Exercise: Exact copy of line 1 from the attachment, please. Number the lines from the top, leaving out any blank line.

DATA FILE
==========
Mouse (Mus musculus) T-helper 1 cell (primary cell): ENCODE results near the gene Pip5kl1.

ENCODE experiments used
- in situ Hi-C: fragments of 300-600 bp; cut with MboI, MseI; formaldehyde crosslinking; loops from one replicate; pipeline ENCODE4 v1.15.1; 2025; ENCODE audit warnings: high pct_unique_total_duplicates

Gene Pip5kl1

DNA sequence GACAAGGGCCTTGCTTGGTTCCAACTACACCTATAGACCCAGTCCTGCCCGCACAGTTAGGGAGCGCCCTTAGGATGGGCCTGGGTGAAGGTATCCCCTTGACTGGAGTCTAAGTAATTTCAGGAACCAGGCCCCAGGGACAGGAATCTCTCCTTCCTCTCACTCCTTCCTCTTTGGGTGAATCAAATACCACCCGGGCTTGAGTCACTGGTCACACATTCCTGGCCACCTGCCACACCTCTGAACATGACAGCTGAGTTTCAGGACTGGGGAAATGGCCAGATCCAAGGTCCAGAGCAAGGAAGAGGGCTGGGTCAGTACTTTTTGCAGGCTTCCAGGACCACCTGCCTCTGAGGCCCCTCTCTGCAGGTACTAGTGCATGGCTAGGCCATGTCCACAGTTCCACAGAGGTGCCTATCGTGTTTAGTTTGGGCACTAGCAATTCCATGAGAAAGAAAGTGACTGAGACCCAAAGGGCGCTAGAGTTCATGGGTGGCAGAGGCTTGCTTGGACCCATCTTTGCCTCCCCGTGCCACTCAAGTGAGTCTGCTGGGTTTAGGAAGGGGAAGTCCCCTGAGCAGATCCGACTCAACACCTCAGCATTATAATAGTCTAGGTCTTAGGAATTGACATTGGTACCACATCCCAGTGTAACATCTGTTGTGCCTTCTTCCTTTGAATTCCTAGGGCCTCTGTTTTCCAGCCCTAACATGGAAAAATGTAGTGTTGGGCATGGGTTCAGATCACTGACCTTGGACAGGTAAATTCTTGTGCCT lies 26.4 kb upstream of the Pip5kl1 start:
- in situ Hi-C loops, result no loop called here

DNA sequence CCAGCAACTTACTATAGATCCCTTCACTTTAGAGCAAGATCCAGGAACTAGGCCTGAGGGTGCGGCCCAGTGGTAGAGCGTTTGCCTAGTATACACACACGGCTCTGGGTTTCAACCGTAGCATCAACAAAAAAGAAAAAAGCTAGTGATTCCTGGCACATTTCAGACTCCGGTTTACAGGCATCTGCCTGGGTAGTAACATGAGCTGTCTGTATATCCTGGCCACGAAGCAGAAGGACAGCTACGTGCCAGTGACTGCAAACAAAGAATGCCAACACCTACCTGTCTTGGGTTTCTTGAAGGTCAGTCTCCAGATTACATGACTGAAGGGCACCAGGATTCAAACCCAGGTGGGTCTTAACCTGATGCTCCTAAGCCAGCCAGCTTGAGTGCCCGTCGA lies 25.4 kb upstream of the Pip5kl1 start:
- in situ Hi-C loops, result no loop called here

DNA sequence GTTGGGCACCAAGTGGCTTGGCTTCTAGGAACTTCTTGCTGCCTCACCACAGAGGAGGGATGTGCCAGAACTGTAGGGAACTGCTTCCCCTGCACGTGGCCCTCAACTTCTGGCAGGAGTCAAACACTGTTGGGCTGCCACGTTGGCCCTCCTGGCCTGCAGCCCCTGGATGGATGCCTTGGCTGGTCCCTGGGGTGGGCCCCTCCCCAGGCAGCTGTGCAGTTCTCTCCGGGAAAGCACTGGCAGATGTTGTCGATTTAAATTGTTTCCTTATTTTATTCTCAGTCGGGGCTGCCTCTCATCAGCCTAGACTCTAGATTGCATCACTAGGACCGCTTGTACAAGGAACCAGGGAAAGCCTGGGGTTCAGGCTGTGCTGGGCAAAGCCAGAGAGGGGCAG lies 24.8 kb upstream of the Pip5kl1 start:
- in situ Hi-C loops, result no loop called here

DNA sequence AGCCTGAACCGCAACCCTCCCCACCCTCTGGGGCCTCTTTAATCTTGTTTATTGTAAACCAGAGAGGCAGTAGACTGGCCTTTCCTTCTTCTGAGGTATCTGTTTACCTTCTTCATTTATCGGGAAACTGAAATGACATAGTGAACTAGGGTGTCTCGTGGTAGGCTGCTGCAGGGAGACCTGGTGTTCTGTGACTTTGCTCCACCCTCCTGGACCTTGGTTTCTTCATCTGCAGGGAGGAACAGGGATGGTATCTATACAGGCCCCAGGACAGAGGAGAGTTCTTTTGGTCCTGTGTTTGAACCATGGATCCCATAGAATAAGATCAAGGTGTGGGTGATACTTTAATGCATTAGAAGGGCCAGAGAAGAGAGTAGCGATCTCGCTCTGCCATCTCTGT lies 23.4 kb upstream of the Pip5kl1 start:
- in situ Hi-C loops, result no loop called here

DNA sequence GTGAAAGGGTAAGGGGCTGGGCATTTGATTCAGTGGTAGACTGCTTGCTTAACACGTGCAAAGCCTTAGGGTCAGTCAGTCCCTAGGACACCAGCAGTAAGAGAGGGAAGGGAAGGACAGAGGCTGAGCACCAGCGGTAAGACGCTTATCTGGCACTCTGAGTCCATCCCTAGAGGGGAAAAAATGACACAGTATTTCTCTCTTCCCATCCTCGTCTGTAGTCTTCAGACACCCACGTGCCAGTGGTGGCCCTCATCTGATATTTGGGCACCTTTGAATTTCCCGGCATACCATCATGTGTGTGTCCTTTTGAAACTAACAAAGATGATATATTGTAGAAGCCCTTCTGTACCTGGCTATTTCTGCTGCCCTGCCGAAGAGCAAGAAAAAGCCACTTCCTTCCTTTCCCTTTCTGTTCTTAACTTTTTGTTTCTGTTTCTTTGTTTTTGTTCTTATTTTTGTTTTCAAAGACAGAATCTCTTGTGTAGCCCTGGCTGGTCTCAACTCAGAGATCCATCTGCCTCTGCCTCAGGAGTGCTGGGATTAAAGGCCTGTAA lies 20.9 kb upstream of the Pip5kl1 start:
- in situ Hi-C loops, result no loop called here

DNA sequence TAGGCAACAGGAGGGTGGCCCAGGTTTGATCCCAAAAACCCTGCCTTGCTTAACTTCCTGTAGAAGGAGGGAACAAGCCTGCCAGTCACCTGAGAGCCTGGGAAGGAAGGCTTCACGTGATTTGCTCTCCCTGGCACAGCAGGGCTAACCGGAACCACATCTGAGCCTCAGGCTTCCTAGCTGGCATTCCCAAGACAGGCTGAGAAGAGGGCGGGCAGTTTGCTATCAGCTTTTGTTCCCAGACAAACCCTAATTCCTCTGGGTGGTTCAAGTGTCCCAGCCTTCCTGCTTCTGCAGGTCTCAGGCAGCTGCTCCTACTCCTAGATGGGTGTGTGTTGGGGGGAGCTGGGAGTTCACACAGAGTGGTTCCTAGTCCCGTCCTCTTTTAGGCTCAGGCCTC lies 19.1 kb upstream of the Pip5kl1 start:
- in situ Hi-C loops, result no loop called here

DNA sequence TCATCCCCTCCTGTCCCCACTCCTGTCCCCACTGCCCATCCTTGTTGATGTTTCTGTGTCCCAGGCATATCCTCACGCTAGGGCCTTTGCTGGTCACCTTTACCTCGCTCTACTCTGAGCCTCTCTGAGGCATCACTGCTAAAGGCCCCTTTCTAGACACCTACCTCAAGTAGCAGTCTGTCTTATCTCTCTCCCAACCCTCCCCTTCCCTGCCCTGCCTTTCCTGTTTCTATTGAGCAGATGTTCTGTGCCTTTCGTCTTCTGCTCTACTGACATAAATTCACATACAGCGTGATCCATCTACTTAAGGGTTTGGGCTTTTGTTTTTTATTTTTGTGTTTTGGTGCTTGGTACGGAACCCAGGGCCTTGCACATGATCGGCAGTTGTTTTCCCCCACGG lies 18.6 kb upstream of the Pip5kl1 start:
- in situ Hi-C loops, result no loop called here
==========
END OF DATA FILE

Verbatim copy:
Mouse (Mus musculus) T-helper 1 cell (primary cell): ENCODE results near the gene Pip5kl1.